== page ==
Reuniting Planning and Health

Healthy Cities 21st Century

Understanding planning: opportunities and constraints

To work with planners effectively it is important to understand the system they operate in, and the processes for developing policy and making decisions. Planning must follow a process set out in legislation; knowing when to input into policy is vital for influencing change on the ground.

Put simply, local planning decisions will be guided by local plan policies, which must be based on evidence. This evidence should be drawn from a range of sources such as quantitative data, the needs and wishes of local communities and the council’s strategic objectives. The most effective way to influence policy is to provide evidence in a form that is useful to planners, at the time when they are preparing the local plan. In Northern Ireland, the new local authorities will be preparing their plans from 2015. This presents an opportunity for public health practitioners and others to make contact with local authority planners and talk about the policies they would like to see included, whether or not the evidence exists already and, if not, how they could help to generate it.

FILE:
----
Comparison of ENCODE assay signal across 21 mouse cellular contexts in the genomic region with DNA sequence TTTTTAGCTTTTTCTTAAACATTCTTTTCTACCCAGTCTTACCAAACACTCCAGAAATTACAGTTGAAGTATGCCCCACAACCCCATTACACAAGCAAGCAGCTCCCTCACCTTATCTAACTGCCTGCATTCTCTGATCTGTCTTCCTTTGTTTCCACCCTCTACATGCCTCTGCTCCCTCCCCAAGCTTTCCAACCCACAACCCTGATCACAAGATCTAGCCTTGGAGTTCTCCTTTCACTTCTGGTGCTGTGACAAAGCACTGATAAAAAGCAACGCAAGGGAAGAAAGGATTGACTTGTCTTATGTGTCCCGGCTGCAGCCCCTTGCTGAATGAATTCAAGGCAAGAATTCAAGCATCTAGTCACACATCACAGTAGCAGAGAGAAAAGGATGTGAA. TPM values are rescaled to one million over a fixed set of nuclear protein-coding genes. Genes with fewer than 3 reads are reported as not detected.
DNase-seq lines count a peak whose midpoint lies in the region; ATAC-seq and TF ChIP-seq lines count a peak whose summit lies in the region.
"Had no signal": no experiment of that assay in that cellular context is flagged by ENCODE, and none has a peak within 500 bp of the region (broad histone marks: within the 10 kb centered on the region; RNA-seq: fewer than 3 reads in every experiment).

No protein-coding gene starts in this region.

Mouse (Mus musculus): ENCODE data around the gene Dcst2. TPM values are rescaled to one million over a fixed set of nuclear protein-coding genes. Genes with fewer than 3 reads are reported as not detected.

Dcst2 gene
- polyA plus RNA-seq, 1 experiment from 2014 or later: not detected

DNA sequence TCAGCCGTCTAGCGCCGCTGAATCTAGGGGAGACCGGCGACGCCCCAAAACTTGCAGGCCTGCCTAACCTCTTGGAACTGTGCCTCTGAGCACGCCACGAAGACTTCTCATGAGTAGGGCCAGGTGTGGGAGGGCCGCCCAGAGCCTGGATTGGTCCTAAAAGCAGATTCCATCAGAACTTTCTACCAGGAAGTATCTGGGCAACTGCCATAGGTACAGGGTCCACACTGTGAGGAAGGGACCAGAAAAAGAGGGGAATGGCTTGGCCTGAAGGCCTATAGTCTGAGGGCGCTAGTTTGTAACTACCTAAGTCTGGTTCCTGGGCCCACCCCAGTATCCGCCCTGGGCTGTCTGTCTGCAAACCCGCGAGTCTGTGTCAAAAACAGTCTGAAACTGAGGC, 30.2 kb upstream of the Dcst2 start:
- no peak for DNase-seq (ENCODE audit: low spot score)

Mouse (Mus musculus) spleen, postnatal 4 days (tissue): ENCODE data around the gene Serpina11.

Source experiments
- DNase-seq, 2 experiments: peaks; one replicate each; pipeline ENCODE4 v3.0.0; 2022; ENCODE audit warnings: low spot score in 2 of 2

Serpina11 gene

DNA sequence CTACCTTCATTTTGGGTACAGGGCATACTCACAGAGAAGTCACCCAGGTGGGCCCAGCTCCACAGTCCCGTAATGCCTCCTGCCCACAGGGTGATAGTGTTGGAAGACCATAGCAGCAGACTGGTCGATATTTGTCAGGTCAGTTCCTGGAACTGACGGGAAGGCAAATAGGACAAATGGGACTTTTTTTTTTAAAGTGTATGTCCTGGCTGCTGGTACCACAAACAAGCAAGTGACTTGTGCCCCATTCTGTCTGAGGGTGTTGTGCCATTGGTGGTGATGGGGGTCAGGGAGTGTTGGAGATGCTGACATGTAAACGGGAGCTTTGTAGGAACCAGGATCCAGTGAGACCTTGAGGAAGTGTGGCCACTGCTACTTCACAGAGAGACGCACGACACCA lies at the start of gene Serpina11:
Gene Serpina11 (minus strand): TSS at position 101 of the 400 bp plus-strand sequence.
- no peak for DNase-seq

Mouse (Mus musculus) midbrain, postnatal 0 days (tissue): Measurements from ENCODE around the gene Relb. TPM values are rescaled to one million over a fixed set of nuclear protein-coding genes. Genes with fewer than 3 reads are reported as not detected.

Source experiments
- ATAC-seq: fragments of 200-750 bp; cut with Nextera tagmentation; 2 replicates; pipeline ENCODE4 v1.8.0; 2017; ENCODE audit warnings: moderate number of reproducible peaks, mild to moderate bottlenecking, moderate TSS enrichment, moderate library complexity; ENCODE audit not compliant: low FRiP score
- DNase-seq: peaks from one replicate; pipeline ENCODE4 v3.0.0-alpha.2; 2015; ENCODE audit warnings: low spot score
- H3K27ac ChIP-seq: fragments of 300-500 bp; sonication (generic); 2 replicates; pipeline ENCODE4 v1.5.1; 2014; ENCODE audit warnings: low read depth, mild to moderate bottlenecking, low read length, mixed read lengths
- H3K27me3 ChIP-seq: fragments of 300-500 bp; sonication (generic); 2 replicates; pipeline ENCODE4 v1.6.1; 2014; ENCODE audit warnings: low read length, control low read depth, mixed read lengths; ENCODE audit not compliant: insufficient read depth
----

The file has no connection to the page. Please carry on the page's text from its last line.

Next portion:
For more information on the Northern Ireland planning system see Resource 4.

For general information on influencing each stage of a planning process to improve health, see Planning Healthier Places (Section 4) (TCPA, 2013).